Australia’s decision to join the United States bombing campaign in Syria was mired in deceit, disinformation and obfuscation from the outset.  When the Australian government announced in August 2015 that they were going to consider the legal ramifications involved before committing to a decision, they omitted two crucial facts.

The first fact was that the then Prime Minister Tony Abbott had already solicited an invitation from the Americans to join the bombing campaign.  The second omitted fact was that the legal opinion had been sought and obtained a year earlier.

In mid-September 2015, without any parliamentary debate (then or since) …

Anniversary of March 2003 Iraq Invasion: relevant lessons are still ignored.

Media Release

Anniversary of March 2003 Iraq Invasion Observed: Lessons Relevant for Syria and Elsewhere, But Still Ignored.

Australians for War Powers Reform (AWPR) is marking the anniversary of the 2003 invasion of Iraq by US and allied forces including Australians, by renewing its call for all Federal Parliamentarians to heed the lessons from that disastrous military episode.  (While the anniversary date is generally recognised as 20 March, AWPR notes the Australian people were misled on this as on much else, as our SAS troops were operating in Iraq from 18 March, 2003.)

The invasion, which was authorised neither by …

Letter to PM Turnbull: War Powers

The Hon. Malcolm Turnbull, MP Prime Minister Parliament House CANBERRA ACT 2600

Dear Mr Turnbull,

War Powers: Authorisation of the Use of Military Force

I write on behalf of Australians for War Powers Reform, an Australian Registered Body which was established in 2012 to campaign, inter alia, for reform of the so-called ‘war powers’ – the power to deploy elements of the Australian Defence Force into armed international conflict. Our membership includes former senior military officers, diplomats, defence officials, academics and members of relevant NGOs.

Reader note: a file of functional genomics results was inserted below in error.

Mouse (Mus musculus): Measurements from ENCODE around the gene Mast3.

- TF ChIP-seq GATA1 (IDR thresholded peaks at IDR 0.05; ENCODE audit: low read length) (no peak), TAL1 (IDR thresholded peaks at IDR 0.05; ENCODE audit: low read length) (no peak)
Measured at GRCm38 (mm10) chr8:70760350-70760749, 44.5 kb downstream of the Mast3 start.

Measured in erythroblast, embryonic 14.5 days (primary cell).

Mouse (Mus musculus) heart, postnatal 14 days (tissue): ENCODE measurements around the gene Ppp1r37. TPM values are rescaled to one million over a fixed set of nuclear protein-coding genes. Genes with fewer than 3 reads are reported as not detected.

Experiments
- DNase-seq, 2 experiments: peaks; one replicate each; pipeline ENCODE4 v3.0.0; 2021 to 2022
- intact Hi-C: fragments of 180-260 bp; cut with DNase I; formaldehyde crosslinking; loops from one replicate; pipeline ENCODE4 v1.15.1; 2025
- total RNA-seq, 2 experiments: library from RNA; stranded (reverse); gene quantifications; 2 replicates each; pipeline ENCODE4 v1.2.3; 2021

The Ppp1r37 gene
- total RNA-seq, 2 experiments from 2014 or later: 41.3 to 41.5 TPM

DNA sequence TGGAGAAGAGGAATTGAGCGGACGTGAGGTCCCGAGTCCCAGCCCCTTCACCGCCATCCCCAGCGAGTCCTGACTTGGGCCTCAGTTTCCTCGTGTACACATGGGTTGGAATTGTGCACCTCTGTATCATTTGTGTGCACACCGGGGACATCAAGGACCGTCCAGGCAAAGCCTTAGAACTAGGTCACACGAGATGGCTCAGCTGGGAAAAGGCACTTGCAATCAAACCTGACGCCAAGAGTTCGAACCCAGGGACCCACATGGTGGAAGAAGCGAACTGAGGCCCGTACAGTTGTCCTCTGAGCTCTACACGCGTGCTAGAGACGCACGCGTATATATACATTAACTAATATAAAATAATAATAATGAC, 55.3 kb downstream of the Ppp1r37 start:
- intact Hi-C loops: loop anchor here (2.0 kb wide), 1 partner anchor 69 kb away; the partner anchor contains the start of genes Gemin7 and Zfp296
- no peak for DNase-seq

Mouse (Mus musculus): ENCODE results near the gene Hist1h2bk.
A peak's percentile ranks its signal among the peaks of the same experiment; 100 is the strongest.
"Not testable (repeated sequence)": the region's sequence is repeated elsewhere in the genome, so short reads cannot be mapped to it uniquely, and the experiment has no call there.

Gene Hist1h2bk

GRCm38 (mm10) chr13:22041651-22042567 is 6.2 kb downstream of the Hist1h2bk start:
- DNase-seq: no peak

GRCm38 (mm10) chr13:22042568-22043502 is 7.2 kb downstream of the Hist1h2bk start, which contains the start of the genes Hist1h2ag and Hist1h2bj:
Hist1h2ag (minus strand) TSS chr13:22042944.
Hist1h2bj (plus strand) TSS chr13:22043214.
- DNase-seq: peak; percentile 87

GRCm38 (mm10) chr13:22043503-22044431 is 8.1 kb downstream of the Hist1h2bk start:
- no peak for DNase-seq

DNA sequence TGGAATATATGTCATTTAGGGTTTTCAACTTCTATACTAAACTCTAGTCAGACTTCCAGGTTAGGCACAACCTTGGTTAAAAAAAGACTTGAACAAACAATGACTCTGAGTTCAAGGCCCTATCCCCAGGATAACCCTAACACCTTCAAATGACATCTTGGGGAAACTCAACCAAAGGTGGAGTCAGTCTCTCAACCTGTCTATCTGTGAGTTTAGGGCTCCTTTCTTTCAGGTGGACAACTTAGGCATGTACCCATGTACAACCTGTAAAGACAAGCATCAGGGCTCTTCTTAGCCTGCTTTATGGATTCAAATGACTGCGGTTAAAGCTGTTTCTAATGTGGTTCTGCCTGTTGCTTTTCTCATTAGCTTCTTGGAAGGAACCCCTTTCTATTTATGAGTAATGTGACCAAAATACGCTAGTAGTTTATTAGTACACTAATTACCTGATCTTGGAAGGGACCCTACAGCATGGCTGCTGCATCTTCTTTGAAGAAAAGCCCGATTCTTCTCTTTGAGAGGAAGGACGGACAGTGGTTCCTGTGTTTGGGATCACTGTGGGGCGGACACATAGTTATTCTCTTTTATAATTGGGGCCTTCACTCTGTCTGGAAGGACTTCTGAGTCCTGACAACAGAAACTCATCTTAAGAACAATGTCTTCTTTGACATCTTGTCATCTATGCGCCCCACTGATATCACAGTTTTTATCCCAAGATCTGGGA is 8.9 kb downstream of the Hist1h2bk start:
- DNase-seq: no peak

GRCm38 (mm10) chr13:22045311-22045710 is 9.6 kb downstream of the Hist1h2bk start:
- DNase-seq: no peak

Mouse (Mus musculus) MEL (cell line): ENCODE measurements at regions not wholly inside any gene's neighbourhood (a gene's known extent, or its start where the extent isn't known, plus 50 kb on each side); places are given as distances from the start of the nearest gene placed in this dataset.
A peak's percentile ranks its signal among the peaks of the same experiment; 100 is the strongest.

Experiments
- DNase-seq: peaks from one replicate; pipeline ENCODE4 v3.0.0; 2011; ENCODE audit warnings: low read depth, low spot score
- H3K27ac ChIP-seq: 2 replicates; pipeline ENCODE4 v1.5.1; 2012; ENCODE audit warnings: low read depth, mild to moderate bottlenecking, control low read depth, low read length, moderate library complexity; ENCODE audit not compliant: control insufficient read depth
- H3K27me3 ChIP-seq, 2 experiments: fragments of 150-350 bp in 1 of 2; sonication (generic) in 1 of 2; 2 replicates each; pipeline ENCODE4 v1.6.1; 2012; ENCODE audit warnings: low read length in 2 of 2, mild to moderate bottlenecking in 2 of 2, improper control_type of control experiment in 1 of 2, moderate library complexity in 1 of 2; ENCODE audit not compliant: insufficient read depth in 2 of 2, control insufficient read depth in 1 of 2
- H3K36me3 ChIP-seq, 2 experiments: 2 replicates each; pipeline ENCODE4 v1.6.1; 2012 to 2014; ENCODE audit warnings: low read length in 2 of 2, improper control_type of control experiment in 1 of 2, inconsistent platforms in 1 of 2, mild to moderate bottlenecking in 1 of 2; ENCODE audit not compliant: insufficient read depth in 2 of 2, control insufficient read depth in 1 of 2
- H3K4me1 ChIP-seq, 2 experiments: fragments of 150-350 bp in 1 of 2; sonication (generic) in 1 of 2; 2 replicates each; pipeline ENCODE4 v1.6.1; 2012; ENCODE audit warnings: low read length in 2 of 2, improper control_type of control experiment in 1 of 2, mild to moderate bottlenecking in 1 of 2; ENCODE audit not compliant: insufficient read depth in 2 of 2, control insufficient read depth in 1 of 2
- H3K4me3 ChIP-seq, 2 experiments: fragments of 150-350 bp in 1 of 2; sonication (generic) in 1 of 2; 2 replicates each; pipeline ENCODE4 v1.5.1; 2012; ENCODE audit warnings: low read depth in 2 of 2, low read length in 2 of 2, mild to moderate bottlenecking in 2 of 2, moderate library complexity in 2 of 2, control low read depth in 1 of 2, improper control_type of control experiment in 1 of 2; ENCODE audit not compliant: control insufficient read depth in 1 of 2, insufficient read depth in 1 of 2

Our central proposition is that the Parliament should be involved in any decision to expose …

The case for war powers reform: aide-memoire

Introductory statement by Australians for War Powers Reform, to the Joint Standing Committee on Foreign Affairs, Defence and Trade on 23 February 2015.

Who we are:

Australians for War Powers Reform includes among its members former senior military officers, diplomats, defence officials and academics. It is an Australian Registered Body which was incorporated in Victoria in 2012 to campaign, inter alia, for reform of the so-called ‘war powers’ – the power to deploy elements of the Australian Defence Force into armed international conflict.

Our proposal:

Our central proposition is that the Parliament should be involved in any decision to expose …

Syria: options for Australian parliamentarians, and the need for debate.

This paper is presented by Australians for War Powers Reform (AWPR) to stimulate discussion on non-military approaches to the problems in Syria and elsewhere in the Middle East. It is not exhaustive and does not represent agreement by all AWPR members on every detail. However AWPR members are agreed on the fact that these matters receive grossly inadequate debate in Australia, particularly in our parliament, and that they demand such debate from our elected representatives.

There is no political crisis in the world that cannot be made worse by external, including Western, military intervention, particularly in the Middle East. Much …